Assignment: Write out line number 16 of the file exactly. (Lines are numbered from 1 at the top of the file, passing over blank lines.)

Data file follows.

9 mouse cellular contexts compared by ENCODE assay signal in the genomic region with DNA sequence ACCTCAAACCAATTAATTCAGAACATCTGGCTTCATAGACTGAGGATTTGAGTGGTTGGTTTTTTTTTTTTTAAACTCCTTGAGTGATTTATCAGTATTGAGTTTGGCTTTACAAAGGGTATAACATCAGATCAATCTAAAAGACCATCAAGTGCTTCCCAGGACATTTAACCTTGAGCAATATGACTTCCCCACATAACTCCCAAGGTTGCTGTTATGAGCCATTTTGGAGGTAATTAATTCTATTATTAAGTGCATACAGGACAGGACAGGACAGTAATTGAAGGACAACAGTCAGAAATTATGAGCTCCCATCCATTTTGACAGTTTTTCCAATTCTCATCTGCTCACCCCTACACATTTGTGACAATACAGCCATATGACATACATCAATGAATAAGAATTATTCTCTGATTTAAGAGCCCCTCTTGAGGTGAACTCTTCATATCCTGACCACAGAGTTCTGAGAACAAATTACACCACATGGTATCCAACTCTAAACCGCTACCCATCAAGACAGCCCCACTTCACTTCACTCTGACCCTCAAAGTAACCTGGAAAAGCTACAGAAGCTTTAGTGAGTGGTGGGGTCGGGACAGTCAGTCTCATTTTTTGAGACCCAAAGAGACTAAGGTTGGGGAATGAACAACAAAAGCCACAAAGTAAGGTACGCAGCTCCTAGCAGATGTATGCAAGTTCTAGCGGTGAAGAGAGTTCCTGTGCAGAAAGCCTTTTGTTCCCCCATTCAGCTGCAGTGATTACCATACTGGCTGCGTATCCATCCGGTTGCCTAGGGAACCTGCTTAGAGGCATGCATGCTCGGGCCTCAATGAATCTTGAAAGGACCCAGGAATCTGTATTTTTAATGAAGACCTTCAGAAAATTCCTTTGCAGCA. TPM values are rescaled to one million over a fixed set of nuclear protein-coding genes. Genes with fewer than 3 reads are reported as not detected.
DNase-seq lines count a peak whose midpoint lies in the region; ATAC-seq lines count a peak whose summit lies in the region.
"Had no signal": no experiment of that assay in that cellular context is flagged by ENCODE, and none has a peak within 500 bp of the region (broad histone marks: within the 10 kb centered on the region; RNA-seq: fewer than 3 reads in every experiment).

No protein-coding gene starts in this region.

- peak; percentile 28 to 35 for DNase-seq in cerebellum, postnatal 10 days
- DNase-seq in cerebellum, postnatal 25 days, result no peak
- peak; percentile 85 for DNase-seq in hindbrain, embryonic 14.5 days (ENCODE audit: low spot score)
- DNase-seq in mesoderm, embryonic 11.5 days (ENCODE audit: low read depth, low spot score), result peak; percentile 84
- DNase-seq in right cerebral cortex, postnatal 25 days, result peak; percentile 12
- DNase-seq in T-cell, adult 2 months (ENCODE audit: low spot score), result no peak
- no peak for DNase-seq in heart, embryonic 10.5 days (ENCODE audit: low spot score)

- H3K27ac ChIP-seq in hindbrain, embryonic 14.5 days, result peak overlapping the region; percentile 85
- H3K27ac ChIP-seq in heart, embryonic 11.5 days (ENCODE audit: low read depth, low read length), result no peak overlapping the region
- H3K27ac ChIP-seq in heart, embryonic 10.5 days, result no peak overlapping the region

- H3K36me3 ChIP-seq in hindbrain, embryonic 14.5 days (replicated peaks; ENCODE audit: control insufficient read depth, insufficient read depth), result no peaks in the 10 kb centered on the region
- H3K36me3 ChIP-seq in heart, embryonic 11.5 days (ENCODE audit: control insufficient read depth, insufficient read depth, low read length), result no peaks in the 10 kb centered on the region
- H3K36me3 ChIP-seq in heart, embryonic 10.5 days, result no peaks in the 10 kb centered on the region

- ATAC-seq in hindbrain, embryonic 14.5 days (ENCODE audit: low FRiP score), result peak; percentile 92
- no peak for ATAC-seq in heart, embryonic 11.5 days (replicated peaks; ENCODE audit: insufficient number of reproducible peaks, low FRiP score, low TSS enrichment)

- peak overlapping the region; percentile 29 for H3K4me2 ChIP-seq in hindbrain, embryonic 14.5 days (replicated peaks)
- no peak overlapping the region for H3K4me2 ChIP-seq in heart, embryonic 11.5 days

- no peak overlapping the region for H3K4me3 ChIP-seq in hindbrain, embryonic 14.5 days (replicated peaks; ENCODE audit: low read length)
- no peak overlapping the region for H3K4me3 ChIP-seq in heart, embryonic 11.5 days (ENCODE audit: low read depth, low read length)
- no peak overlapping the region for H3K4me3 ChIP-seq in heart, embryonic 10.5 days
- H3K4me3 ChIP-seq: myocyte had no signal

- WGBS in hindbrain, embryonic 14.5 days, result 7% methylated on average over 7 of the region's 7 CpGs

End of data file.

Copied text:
- H3K36me3 ChIP-seq in heart, embryonic 11.5 days (ENCODE audit: control insufficient read depth, insufficient read depth, low read length), result no peaks in the 10 kb centered on the region